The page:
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Benbecula, South Uist and Eriskay

Published
September 30, 2022
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The following blog post is based on a chapter in my new book, The Scottish Isles: Part 2: Skye and the Outer Hebrides. The first volume, The Scottish Isles: Part 1: Shetlands, Orkneys and Hebrides is currently on sale at a reduced price, US $2.99 for the Kindle and US $9.99 for the paperback. The two front covers follow, after which the post begins.

Benbecula, South Uist and Eriskay, among the other isles nearby. North at top.

FROM North Uist, I crossed over to the island of Benbecula. Meaning ‘mountain of the ford’ in Scots Gaelic, Benbecula refers to the way that the island, with one sizable hill upon it, sits between North Uist and South Uist.

Tidal sands known as the North Ford and the South Ford lay between the three islands. The South Ford was about 650 metres wide across open sands and the North Ford was several kilometres wide, but with a small island called Grimsay and many smaller islets along the way in case you got caught by the tide.

Today, causeways span both fords.

The main town on Benbecula is Balivanich, which means ‘town of the monks’. The name refers to a religious centre founded in the 6th century, much like the ones on the Farne Islands, Iona and Lindisfarne.

During World War II an air base was built near Balivanich, from which RAF Coastal Command flew Vickers Wellington bombers and Boeing B-17 Flying Fortresses, with British markings, against German U-Boats.

A posed, full-colour wartime publicity photograph of an RAF Coastal Command B17 Flying Fortress anti-submarine aircraft and a final briefing for its ‘crew’ (commanded by an Air Ministry public relations officer) taken either at Benbecula or in the Azores in 1943 or 1944. Imperial War Museums image TR 1082, now in the public domain, via Wikimedia Commons

After the War, the base, named RAF Benbecula, was not closed. It became an equally important Cold War air base, the ‘enemy’ now Soviet bombers potentially swarming down onto Britain from the direction of the Arctic Ocean.

The air base, still in business and with links to a rocket range in South Uist, now doubles as the regional civilian airport.

You wouldn’t think of such a quiet place as the Outer Hebrides as being a sensitive military area, but it is. That kind of makes sense, I guess, if you think of the archipelago as guarding the rest of the British Isles, in a way.

The base at Balivanich

There was a nice restaurant in Balivanich called the Stepping Stone, where I had a cappucino.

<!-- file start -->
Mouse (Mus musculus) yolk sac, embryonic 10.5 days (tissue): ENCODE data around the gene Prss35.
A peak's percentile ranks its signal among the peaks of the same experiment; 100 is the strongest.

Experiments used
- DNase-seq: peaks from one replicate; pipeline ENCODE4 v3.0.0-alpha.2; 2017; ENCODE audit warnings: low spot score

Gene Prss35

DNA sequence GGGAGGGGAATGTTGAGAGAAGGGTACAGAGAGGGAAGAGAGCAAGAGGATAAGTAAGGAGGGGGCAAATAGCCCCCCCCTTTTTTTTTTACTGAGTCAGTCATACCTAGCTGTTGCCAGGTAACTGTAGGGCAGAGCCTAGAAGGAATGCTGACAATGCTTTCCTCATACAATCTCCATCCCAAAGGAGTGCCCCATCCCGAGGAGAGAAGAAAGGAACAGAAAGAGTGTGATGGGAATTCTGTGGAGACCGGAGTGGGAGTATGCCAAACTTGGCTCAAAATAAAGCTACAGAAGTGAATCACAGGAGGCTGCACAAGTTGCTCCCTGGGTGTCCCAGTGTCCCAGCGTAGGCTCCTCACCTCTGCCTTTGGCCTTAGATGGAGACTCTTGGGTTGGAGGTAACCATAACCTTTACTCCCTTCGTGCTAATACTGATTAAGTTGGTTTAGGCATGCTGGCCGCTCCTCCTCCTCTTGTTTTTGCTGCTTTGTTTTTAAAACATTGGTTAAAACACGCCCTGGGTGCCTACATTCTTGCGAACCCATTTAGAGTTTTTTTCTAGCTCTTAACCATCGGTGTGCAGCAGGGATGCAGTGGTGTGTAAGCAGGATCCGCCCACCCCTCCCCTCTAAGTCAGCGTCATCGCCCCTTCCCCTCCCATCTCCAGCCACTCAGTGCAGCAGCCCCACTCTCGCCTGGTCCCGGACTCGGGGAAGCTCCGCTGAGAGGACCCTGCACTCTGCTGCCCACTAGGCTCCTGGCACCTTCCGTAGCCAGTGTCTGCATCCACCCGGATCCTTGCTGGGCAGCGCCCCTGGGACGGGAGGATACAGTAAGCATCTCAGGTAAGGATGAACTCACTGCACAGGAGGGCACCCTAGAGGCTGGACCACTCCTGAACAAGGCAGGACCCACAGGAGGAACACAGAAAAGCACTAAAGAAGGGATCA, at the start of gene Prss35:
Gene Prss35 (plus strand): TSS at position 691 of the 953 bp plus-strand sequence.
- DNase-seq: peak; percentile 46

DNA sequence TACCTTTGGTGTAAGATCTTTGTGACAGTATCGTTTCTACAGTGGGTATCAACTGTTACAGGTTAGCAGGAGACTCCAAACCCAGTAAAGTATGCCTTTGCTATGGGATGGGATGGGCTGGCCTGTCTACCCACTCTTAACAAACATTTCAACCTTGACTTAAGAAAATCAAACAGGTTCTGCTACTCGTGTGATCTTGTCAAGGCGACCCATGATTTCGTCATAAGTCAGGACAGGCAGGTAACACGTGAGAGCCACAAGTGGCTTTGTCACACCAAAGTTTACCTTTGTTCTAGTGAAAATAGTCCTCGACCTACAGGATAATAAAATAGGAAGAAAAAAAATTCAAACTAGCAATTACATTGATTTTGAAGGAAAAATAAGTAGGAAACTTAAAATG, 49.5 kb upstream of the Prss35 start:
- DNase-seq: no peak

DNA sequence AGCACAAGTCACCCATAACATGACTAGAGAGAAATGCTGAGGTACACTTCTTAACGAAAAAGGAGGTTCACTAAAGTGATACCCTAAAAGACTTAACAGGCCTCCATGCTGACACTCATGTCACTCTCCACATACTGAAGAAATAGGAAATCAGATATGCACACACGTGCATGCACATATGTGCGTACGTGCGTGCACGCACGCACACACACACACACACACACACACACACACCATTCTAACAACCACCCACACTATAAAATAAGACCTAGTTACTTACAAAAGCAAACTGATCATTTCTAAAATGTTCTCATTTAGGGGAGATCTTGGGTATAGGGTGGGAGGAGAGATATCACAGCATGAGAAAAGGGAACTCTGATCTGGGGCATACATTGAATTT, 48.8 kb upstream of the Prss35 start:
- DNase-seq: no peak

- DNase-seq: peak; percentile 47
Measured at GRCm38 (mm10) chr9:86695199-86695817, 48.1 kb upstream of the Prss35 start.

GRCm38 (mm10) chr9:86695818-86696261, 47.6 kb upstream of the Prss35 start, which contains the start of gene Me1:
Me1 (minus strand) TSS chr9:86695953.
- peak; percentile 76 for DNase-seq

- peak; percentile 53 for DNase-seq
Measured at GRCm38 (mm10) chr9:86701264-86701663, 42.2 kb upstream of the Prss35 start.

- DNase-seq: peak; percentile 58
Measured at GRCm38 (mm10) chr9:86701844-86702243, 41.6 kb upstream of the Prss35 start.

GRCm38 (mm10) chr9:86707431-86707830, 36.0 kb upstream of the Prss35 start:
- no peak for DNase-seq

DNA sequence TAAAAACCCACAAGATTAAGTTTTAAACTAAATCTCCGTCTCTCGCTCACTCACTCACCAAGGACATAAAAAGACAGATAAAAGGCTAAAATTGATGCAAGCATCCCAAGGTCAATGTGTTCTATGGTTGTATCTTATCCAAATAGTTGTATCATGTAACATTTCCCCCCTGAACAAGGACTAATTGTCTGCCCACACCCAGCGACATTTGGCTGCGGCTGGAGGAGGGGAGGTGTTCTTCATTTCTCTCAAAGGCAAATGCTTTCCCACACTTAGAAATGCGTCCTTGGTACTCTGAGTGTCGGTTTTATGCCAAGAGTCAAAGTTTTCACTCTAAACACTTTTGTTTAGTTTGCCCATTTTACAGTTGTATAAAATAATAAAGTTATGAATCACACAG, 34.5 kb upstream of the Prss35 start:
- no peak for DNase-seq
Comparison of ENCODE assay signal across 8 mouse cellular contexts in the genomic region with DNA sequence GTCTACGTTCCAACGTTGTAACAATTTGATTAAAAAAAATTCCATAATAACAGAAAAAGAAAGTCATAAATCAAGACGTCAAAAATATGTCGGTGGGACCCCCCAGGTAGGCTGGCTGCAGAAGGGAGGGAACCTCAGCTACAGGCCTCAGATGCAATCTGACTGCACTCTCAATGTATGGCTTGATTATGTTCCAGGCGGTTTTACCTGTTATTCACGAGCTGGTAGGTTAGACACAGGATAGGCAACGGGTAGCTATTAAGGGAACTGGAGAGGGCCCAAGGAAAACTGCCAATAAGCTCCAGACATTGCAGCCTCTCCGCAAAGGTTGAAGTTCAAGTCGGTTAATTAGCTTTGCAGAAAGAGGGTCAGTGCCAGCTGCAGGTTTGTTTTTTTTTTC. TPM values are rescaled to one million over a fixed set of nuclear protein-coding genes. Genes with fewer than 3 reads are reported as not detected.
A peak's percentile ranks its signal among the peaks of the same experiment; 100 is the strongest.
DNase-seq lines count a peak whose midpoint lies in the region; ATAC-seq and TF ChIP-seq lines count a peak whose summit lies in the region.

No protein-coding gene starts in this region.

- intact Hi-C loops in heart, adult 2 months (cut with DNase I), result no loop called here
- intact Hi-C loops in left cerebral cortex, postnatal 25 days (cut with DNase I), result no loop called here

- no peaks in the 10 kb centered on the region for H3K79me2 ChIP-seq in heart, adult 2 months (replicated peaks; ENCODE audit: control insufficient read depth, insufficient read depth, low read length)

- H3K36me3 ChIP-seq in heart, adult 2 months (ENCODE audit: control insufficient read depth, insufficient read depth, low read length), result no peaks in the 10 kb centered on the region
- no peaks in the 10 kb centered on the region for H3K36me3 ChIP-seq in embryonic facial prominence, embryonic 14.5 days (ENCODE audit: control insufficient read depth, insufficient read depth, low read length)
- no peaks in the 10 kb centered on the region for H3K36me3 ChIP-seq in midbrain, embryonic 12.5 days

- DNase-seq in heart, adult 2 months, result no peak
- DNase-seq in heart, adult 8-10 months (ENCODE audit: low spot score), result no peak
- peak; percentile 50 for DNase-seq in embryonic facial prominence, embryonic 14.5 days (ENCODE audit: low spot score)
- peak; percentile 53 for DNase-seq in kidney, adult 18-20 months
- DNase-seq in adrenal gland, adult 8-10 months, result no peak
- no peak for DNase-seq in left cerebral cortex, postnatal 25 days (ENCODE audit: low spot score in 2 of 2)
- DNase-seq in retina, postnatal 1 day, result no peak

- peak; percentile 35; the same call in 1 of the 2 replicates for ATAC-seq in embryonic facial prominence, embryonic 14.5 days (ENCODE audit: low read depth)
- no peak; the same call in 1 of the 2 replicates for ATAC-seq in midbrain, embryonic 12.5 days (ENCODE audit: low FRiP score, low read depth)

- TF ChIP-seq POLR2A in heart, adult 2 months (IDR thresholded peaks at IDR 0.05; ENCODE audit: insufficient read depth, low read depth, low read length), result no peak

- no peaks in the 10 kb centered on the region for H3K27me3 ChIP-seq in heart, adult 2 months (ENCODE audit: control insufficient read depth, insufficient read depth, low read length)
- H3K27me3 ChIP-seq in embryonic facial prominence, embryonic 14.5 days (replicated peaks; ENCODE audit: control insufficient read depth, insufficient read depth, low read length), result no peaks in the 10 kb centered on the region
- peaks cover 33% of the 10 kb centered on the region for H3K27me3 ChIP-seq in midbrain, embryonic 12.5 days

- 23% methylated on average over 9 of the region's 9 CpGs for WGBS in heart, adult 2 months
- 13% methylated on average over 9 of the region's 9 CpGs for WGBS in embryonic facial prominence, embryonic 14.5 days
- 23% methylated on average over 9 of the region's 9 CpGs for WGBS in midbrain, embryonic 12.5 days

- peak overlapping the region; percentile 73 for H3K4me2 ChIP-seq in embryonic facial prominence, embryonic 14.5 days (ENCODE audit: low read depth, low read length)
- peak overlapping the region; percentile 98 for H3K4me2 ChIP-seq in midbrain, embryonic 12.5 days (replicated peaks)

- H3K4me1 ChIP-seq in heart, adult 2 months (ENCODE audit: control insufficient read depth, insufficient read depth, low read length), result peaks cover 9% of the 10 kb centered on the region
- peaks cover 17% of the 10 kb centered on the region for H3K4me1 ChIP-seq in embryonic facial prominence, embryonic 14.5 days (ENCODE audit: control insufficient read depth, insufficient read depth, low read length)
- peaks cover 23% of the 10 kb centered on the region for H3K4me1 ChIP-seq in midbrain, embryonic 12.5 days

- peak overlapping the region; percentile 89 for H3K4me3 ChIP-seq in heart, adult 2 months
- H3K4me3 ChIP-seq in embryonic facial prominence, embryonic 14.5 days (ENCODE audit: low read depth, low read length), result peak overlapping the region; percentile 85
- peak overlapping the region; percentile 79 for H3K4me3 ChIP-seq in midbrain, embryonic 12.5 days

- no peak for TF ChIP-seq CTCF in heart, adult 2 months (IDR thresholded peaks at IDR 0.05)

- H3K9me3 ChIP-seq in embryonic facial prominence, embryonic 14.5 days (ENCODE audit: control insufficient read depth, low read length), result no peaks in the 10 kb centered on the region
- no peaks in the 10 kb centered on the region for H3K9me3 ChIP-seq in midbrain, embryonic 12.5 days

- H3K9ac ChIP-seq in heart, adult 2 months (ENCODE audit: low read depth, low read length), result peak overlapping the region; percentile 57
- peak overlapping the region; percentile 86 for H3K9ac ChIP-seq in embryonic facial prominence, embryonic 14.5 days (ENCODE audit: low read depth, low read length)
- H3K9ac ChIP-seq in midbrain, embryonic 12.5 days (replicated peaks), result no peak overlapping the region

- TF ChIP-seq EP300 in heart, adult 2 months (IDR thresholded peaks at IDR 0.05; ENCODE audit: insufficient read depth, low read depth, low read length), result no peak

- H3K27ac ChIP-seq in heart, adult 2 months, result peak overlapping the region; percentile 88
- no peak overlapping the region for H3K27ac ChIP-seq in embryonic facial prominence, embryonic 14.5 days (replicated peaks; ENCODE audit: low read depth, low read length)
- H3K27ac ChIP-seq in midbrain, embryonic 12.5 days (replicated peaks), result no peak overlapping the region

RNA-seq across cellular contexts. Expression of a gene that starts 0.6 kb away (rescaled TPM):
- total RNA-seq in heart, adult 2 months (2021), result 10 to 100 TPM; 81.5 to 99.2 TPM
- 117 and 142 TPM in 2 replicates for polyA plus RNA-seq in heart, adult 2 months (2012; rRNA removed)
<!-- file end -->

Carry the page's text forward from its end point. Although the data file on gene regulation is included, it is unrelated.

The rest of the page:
The Entrance to the Stepping Stone Restaurant, with cycle tourists’ bikes

I checked out MacGillivray’s Hebridean Crafts and Gifts, a long-established gift shop in the town. The date of foundation, 1941, suggests that it was originally set up to sell souvenirs to the fliers and mechanics of wartime RAF Benbecula.

There is also a health centre at Balivanich. As with the gift shop founded in 1941, I don’t know if there was anything very much there at all before the base went in. But there are a lot of facilities now.

There was, as elsewhere, a bus service that ran through Balivanich a couple of times a day.

Fortunately, I was able to rent a car there in spite of the keen competition from European tourists. That hinged on a stroke of luck. When I was in the museum at Lochmaddy on North Uist, I mentioned to the woman in charge that I hadn’t got a car. And she said that her husband rented them out and that he had one available. He was in charge of Westside Motors, near the airport at Balivanich. I’ve put their phone number in the travel tips chapter of The Scottish Isles, Part 2.

Unless by a similar fluke you run into somebody who just happens to have a spare car to rent out, you need to prebook car rentals, especially in summer. The same goes for ferry trips, car ferry tripes above all. And probably for plane rides as well.

It was good having a car for two days. For I didn’t have a bike. And this meant that I didn’t have to rely on the bus service or hitching anymore.

South of Balivanich, there are the ruins of old buildings associated with the religious settlement. Some call the ruined chapel there the Chapel of Columba, or St Columba, though it would surely have been built after his time.

Nunton, a.k.a. the Town of the Hags

Others say that it was an old nunnery, whence the Gaelic name of the locality: Baile nan Cailleach, meaning the town or castle of the nuns, or ‘hags’, that curiously unflattering term that appears in the English version of many a Gaelic placename though in this case it is translated as Nunton.

(I looked up where this strange word comes from. It turns out that in Gaelic folklore, there are several powerful spirits that take the form of cailleach, meaning old women. The word has usually been translated as hags, or hag in the singular, even though the implication is that these creatures are wise. After all, nobody holds it against Gandalf that he looks like a doddery old man. In Christian times, the word cailleach also came to be used for nuns.)

During the Reformation, many monasteries and other Catholic religious institutions were destroyed in Scotland, as well as in England and Wales. The nuns of Nunton are said to have been tied to a rock in Cula Bay and drowned in the tide. The nuns are supposed to have cursed the island as they expired, swearing that no priest would ever be born there. People say that the rock still bears the impression of the nuns’ hands, somehow magically burned into the rock. I must check that out next time.

As elsewhere in Europe, the Outer Hebrides tend to be Protestant toward the north and Catholic toward the south, even to this very day.

The ruins are also said to have been pillaged to build nearby Clanranald House, where Flora MacDonald persuaded Bonnie Prince Charlie to dress up as her maidservant before their famous journey to Skye.

The Mediaeval Graveyard at Nunton
Information sign about the mediaeval graveyard at Nunton